Hello! I’m part of a two-person indie game studio, LunaBeat (follow us on Twitter! @lunabeatgames). Steam’s NextFest just wrapped up a couple weeks ago, and we just survived our first festival. We participated with our VR escape room game “Paranormal Detective: Escape from the 90’s” and we are very pleased with the results.
I already wrote a little about our NextFest experience in general, but this post is just about the NextFest event livestreaming.
About NextFest Livestreams
When we participated in Steam’s NextFest, they offered up two separate hour-long events where they’d show your livestream on the NextFest page, significantly boosting your visibility.
You chose the hours and set up the events, then Steam added them to the livestream schedule so it shows that your game would be streaming at a certain time on a certain day. Then you did the stream, and collected the views and hopefully wishlists. Simple enough, but we ran into some issues, so hopefully you can learn from our missteps.
You’re given the option to set up your livestreaming events a few weeks before the festival. We were crunching on our demo so we put this off, figuring we would settle it right before the event. That was a mistake.
We tried to create the special livestream events. However, if you changed the times on the events, it ate up your available NextFest events and marked your new event as a regular event, then said you were out of festival events. Since we waited until the last minute, this was a problem- we were trying to schedule events for the next few days.
The day before the festival started, we had no livestream events, we weren’t on the streaming schedule at all, and couldn’t figure out how to fix anything.
Thankfully my partner was able to get one festival event back by fiddling with the Steam site, and I contacted Steam support and they were able to quickly set up our 2nd livestream event.
Lesson #1: Decide your livestreaming times early, and set up the events as soon as possible. Don’t change the times unless it’s necessary, and if you do, allow enough time to contact Steam support for any issues before the event is set to start.
As for when to schedule the event, I don't know when is the best choice- there was a big influx at the start, but so many devs were streaming in the first hour, so there was lots of competition. We decided on times that would work best for us, Friday and Monday afternoons.
Visits to our game page started high throughout the fest then declined over time, but the Monday stream gave us a nice bump in visitors towards the end.
One Hour Only
You can schedule your livestream events for as long as you’d like- my partner did 2-hour streams for both of our events. However, Steam only boosts your visibility by putting you on the schedule for the first hour. After that hour, you’re off the schedule (but your game will still be listed as streaming further down).
Our audience dropped off noticeably after the one-hour mark. It did stay pretty high though- in the hundreds- more than enough to keep the stream going. It tapered off pretty much completely after about 6 hours.
Lesson #2: You’ll have one hour of focused promotion from Steam per livestream event, despite your event’s length. Try and pack as much advertising/streaming/content into that first hour as you can, that’s the hour that matters.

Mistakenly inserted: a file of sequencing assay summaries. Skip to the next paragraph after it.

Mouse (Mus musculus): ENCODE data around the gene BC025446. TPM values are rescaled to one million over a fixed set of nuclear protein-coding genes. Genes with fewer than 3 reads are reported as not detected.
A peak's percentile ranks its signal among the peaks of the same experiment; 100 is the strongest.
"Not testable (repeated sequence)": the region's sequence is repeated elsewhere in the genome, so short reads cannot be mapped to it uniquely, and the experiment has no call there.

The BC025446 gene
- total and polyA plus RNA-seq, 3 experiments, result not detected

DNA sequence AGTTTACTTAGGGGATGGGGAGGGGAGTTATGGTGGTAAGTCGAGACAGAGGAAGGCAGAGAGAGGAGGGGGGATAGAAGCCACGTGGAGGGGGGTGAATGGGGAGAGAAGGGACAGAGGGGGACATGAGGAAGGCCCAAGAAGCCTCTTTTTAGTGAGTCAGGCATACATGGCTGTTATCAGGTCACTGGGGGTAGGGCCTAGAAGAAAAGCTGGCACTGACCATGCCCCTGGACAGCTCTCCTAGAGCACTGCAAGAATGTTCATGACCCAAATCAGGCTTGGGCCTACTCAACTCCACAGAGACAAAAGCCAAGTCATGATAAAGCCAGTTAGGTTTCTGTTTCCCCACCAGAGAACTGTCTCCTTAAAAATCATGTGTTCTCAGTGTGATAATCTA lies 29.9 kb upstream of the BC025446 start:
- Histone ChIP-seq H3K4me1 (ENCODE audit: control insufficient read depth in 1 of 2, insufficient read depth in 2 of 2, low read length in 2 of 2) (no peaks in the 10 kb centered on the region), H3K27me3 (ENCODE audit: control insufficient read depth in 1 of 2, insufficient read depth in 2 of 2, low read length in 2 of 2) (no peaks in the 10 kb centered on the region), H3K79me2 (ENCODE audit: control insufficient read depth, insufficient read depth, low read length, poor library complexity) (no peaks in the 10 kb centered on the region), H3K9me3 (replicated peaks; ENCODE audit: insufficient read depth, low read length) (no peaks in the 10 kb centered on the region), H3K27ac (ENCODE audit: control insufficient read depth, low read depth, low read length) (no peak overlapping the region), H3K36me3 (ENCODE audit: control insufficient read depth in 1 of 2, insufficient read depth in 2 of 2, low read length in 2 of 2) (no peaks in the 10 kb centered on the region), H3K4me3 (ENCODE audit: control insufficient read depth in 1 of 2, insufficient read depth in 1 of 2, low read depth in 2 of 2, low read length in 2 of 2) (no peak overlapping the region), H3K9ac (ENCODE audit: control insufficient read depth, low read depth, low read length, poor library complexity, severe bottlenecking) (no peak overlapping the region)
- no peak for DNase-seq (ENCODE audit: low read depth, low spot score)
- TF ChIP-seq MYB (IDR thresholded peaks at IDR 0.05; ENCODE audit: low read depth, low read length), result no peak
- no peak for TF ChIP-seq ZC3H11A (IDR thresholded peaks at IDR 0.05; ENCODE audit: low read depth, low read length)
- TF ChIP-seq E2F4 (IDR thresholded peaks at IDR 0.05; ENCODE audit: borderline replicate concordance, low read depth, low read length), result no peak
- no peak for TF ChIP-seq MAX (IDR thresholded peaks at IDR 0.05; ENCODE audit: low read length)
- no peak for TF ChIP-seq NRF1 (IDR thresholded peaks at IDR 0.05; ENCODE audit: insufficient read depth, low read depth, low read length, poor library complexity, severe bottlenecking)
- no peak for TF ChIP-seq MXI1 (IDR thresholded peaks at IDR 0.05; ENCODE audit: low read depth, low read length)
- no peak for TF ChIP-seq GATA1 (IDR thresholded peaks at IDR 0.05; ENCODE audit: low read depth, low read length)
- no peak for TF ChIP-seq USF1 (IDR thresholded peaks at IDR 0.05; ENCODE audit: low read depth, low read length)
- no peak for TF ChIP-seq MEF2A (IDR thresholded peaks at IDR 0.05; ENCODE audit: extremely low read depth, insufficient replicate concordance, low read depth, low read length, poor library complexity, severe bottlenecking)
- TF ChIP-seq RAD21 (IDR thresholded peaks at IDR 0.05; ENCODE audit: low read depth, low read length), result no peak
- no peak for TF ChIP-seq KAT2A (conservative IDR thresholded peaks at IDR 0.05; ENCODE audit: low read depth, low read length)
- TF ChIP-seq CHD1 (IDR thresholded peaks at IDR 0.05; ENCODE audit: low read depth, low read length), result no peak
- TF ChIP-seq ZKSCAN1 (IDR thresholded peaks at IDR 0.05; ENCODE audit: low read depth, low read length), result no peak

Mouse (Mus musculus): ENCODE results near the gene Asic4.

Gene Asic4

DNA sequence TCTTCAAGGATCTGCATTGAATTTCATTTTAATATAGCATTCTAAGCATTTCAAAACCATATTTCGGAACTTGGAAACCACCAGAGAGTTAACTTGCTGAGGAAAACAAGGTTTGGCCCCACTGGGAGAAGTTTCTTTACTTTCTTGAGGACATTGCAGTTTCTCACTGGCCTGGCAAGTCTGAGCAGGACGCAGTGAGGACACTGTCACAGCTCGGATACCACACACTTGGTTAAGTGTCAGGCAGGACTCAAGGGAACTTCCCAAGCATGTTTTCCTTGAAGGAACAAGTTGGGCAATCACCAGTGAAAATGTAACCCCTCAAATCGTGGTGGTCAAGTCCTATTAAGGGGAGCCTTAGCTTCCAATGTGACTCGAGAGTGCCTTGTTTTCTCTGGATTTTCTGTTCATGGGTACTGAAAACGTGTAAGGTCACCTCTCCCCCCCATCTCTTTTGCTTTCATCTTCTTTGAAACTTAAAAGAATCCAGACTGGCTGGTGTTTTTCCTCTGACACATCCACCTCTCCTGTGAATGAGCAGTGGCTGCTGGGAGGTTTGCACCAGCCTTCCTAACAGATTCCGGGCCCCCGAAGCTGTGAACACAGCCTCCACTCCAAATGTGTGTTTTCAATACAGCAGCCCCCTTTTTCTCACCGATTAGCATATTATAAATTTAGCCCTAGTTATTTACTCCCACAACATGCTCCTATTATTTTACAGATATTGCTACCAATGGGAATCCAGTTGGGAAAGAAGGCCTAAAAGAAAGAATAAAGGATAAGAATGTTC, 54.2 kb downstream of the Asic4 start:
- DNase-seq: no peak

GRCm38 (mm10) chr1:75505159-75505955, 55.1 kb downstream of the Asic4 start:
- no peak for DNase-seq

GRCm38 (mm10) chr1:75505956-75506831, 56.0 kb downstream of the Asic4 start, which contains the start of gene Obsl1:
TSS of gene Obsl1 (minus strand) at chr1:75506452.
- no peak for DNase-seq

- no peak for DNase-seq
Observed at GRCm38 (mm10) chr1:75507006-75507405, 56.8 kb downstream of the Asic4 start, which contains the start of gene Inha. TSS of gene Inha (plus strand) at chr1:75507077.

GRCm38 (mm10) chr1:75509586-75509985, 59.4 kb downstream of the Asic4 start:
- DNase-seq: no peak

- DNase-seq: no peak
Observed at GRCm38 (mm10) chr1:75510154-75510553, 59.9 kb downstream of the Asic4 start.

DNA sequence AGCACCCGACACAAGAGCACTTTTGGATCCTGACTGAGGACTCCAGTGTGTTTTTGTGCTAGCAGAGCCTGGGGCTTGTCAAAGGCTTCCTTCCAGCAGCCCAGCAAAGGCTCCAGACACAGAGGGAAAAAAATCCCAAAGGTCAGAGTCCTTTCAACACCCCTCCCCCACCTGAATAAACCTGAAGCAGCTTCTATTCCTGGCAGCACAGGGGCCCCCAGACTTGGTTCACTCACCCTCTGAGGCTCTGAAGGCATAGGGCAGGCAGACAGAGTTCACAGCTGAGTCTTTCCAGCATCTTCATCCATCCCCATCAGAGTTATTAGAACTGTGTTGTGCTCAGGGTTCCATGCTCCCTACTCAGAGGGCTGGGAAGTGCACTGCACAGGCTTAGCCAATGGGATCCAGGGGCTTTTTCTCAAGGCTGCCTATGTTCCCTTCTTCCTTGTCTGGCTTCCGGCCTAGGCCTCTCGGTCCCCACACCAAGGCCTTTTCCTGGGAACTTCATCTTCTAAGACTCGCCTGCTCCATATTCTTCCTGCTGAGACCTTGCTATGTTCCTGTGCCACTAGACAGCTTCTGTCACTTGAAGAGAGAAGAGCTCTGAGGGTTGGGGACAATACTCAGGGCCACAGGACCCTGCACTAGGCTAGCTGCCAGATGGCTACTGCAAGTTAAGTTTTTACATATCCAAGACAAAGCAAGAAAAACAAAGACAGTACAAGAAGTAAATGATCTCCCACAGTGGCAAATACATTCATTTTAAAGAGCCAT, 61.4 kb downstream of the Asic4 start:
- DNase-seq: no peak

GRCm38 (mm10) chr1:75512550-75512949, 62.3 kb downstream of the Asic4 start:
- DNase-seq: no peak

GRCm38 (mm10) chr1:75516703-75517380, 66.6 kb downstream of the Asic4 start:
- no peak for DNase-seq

ABS- Always Be Streaming
You want to be streaming pretty much the whole festival. It’s free real estate!
Even if you’re not on the schedule, you’ll be shown as streaming on the fest page, so you’ll still get people coming through. Our audience for the event livestreams was in the hundreds, but we still had tens of people watching at any given time. This is well-worn advice for Steam festivals and it’s true.
We didn’t actually play our game the whole time, we recorded a nice playthrough of our demo and looped it. We also recorded our livestream event and looped that after- so our stream had a commentary/host that made it more lively.
Lesson #3: Record a nice playthrough video and stream it as much as possible throughout the festival.
One stream at a time
This lesson stung!
I was streaming the video from my computer, letting it play up to our scheduled event time. I thought we could collect up some viewers ahead of time- and we did! I had a ton of viewers on my stream, over a thousand.
My partner was the one hosting the livestream though, and he messaged me shortly after he started- we had two streams running on our Steam page. I had the lion’s share of viewers. I had to shut my stream down for his stream to be recognized as the event livestream. I panicked and shut mine down without any warning, losing the whole audience.
I should have announced the stream was switching, and I should not have been streaming from my account when it was my partner going who was live. Oops. Our event stream’s audience eventually grew over the hour, but we never recovered the numbers I had before I ended my stream.
Lesson #4: Whoever is running the NextFest livestream should be streaming from their machine for an hour or so before their event to accumulate viewers. No other members of the team should be streaming at this time.
Chat is Quiet
I joined a great discord- Chris Zukowski's “How to Market Your Game” (join us!) and we all compared notes on the festival as it progressed. We all noticed all the chatrooms in the streams were quiet- so if your chatroom is quiet, it’s not just you. No one was expecting this, so we didn’t have any solutions at hand. Some suggestions included reading out and answering any questions you do get, and a Steam key or merch giveaway.
Lesson #5: Chat will likely be quiet despite large audience numbers. Plan for a way to interact with the audience to get them talking and hanging around for longer!
I hope you found our livestreaming tips for Steam festivals helpful. If we can help one dev avoid an event streaming mishap, it’ll be worth it!
Thanks so much and happy streaming!